How To Become A Probation Officer

Probation Officer

The Job

Probation Officers manage and supervise offenders in order to protect the public and reduce the risk of reoffending. Probation Officers work with people serving prison or community sentences as well as released or soon-to-be released prisoners. The work brings you into contact with offenders, victims, the police, voluntary organisations and members of the legal system, and involves enforcing community orders and rehabilitation programmes, supervising offenders, preparing reports prior to sentencing and providing risk assessments for prison parole boards. Probation Officers need to communicate effectively with people from a wide variety of backgrounds and have the ability to inspire trust and confidence. You should also be able to cope with stressful situations.

Annual Salary

Probation Officer Salary

Minimum Education Level

Level: Level - Entry

Minimum Qualifications

University Level

Recommended Qualifications

To qualify as a Probation Officer (PO) you will need to be employed as a Probation Services Officer (PSO) by your local probation trust. PSOs who have a relevant degree (Criminology, Police Studies, Criminal Justice, Community Justice) can take a work-based Graduate Diploma in Community Justice as well as the Level 5 Diploma in Probation Practice. If you do not already have a relevant degree you can take a work-based Honours Degree in Community Justice plus the Level 5 Vocational Qualification in Probation Practice.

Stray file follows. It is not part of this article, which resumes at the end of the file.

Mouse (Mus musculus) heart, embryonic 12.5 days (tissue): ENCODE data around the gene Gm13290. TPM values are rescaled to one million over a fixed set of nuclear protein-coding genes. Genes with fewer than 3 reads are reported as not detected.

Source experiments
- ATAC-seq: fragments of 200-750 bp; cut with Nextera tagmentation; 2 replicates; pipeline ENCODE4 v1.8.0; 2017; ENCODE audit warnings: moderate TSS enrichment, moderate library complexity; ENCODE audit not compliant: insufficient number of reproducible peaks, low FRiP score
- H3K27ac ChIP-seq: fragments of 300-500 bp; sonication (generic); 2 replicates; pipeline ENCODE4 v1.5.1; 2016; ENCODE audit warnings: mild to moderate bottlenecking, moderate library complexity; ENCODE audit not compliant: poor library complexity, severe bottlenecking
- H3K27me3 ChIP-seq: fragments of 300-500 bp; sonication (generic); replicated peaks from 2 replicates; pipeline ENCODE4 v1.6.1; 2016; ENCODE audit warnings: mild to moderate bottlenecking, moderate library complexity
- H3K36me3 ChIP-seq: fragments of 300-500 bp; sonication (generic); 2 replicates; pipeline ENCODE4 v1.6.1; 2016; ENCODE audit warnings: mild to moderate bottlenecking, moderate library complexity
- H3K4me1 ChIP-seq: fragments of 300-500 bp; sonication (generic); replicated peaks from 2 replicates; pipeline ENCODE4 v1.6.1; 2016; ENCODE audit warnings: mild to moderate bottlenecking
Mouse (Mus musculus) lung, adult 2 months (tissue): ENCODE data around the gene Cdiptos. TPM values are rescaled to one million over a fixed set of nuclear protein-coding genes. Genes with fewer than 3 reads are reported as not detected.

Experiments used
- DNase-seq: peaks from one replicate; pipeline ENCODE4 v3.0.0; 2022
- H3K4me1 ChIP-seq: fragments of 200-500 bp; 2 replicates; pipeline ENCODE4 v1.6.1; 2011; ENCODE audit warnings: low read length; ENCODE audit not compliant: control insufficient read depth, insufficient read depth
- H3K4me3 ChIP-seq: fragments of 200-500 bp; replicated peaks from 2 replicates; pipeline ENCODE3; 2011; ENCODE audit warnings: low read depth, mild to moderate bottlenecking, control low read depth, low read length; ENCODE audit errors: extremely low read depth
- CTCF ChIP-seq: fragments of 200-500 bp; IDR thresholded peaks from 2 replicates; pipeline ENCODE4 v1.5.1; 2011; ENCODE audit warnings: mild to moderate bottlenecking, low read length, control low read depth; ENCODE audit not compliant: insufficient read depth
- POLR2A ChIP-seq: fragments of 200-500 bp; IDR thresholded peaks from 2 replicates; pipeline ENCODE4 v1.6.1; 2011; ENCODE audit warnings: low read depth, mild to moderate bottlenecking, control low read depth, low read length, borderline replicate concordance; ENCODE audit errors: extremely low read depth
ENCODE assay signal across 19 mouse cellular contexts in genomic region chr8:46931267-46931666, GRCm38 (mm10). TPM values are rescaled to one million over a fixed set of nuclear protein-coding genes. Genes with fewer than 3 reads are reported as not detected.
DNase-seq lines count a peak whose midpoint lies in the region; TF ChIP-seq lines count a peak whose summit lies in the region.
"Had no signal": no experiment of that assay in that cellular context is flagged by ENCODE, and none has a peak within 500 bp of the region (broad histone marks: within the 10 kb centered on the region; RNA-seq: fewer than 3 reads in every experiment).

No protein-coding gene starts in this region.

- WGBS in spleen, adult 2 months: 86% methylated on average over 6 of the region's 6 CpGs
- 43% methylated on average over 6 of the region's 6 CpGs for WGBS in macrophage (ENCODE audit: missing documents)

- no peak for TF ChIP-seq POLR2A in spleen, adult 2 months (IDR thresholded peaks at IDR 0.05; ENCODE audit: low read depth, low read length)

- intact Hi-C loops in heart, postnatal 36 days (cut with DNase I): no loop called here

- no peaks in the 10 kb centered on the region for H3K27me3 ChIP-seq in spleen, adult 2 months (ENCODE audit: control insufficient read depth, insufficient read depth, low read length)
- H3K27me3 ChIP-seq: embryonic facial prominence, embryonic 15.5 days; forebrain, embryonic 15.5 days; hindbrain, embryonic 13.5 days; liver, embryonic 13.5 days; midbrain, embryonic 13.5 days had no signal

Average Working Hours Per Week = 37-40


Common Working Pattern

Common Working Pattern

Time Taken To Qualify

15 months (graduate route) to 5 years

What Next/Career Development

Qualified Probation Officers are expected follow a programme of continued professional development (CPD). Options for career development including additional training to become a senior probation officer or a team leader. You could also choose to work with particular groups, such as sexual offenders or high risk offenders.

Facts And Figures

•Every year the Probation Service begins the supervision of more than 170,000 offenders in England.
•90% of supervised offenders are male.
•The average age of supervised offenders is 30; 25% of all supervised offenders are aged 23 or under.*

*(Source: Ministry of Justice, National Offender Management Service)